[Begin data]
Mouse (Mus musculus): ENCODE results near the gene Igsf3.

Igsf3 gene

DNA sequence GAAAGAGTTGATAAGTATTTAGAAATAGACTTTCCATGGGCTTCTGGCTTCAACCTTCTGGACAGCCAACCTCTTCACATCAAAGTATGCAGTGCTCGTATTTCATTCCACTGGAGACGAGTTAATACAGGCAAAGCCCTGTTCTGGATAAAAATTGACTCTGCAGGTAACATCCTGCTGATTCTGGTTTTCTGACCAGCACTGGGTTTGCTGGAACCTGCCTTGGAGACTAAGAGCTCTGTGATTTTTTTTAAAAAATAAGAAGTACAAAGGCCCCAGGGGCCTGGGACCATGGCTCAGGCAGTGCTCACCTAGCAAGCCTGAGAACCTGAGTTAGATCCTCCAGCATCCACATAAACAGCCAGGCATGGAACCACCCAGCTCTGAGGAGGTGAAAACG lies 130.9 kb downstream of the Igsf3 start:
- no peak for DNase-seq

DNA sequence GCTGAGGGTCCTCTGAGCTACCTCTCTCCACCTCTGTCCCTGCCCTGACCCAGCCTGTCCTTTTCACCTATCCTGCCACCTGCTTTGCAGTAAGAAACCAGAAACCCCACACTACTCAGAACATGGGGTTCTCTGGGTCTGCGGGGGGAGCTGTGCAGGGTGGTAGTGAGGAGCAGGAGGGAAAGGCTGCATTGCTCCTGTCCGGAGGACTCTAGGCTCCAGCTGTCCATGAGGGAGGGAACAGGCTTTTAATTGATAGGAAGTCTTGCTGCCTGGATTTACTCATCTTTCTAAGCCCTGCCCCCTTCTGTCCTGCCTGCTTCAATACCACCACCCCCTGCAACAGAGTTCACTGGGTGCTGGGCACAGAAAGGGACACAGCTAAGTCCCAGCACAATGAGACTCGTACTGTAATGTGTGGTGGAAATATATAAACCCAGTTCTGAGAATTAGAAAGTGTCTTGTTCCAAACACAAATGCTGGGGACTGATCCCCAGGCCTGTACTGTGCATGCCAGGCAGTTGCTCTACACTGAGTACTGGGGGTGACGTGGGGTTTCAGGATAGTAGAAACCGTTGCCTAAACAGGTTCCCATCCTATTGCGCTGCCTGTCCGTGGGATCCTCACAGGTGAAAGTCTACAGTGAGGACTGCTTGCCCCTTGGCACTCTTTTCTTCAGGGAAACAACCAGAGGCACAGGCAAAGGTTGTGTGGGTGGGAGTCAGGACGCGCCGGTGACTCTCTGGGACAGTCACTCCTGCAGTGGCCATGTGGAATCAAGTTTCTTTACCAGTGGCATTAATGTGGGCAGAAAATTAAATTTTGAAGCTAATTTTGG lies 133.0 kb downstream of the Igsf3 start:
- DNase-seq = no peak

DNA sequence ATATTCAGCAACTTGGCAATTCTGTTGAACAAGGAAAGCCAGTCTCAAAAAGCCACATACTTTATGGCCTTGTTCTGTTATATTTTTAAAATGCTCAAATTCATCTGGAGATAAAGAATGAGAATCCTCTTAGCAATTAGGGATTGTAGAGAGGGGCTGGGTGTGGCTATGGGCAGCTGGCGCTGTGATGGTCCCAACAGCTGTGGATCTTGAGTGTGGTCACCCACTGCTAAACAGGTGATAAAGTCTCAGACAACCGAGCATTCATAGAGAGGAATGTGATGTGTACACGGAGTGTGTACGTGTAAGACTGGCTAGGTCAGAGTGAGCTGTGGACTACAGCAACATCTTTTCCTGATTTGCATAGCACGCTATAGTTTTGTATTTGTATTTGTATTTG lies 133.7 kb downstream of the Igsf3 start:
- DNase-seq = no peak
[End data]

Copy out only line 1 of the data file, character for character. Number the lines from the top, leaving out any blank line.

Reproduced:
Mouse (Mus musculus): ENCODE results near the gene Igsf3.